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Why Southampton should consider keeping Claude Puel

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It has all gone quiet at Southampton. But for how long?

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Media speculation has been rampant over the past few weeks that Claude Puel, Southampton’s first-year manager, would be shown the exit door at St Mary’s this summer amid fan unrest about the style of play and their regression from a team challenging for the top six.

But, even in these times where fans demand instant success and patience is severely lacking, is that really the right answer?

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Puel, 55, delivered an eighth place finish, the fourth-straight season Southampton have finished eighth or higher, which is the first time they’ve achieved that feat in club history.

Yet many supporters point to the fact that Southampton finished just five points above Swansea City who finished in 15th place, plus they complain about Puel’s dull demeanor in his press conference as he struggles to express himself in English. He is a figure which truly divides the fanbase between those wanting him fired and those wiling to give him another chance.

Saints are a club who finished in a higher league position in seven-straight seasons before this campaign, so perhaps the vast majority of the fanbase have become too accustomed to overachieving and this reality check was always on the horizon.

A top 10 finish and a cup run should always be a superb season for a club of Southampton’s size but fans want more. With talk of a potential Chinese takeover this summer, they want to dream that they can push for a top six finish and qualify for Europe each season and aren’t sure Puel is the right man to deliver it.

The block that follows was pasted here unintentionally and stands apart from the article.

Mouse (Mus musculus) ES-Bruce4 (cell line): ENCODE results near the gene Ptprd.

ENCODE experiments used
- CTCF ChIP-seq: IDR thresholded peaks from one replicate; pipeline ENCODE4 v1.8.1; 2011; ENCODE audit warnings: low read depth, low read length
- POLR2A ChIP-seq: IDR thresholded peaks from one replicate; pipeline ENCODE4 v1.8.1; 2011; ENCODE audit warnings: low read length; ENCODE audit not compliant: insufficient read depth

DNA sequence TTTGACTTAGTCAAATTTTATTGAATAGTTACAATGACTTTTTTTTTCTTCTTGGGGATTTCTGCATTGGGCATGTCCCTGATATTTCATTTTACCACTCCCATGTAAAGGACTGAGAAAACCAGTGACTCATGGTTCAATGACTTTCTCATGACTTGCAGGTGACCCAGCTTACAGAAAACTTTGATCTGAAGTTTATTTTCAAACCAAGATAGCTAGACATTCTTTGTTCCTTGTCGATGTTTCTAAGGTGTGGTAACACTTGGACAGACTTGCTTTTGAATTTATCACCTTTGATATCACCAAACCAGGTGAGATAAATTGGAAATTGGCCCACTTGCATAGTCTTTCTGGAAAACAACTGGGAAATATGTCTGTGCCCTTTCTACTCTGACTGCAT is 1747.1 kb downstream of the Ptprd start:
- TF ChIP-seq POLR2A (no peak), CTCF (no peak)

That’s fair enough, but when you dissect the entire season and the key stats which came from it, getting rid of Puel seems incredibly hasty. He had many unfortunate obstacles to overcome in his first season in England and it’s unlikely he’ll have so much to deal with next season, and possibly beyond.

Club captain Jose Fonte was sold midway through the season after a disagreement with directors, while leading scorer Charlie Austin (yes, he was out since December but still finished top scorer, with nine) was injured for five months in early December and star center back Virgil Van Dijk was also injured in January as it ended his season. Along with all of this Puel had to deal with Saints’ first-ever Europa League group stage campaign and the agony of missing out on the knockout stages by one goal.

The constant chopping and changing of the team dominated Puel’s reign in the early months as he made 97 lineup changes throughout the season. Only Manchester City and Manchester United made more in the PL in 2016-17. Perhaps one of the major criticisms was that he tinkered too much to try and keep his squad fresh as they pushed to qualify for the Europa League knockout stage, with the previous high-tempo style of play impossible to replicate across a 53 game season.

Hence the slower pace of play which frustrated many fans and perhaps failed to get the best out of a team built by Mauricio Pochettino and Ronald Koeman to play a fast, high-pressing style, which in turn led to reports of many senior players unhappy at the tactics deployed by the Frenchman.

Another big factor of the rotation was reaching the EFL Cup final where Saints, again, agonizingly came up short as they lost 3-2 to Manchester United at Wembley in a game which they should have won.

In the Premier League his team scored just 17 goals in 19 home games with no goals in any of their final five home games of the season which led to fans booing and plenty calling for Puel to be fired. But if you look a little deeper, the chances are being created but with Austin out, Manolo Gabbiadini‘s hot streak over after his initial burst and the duo of Shane Long and Jay Rodriguez failing to step up, Saints’ shot conversion rate was the lowest in the PL.

That’s right, Southampton converted just 7.47 percent of the 549 shots that had at goal, which was the seventh-highest number of shot attempts in the PL. Saints created chances but could Puel really do much about his players not converting them? It sounds simplistic, but think about it. With Austin back fit next season, plus Gabbiadini and Sofiane Boufal acclimatized to life in England, will this shot conversion rate really be this low again?

Saints also had two players in the PL’s top 18 in terms of chances created, Dusan Tadic and Nathan Redmond, and away from home they had the seventh best record but had the 17th best record at home, suggesting their prowess as a counter-attacking team. Had Saints scored penalty kicks against Hull City and Manchester United in two of their final three home games then they would have finished more comfortably in eighth place and had a much better home record.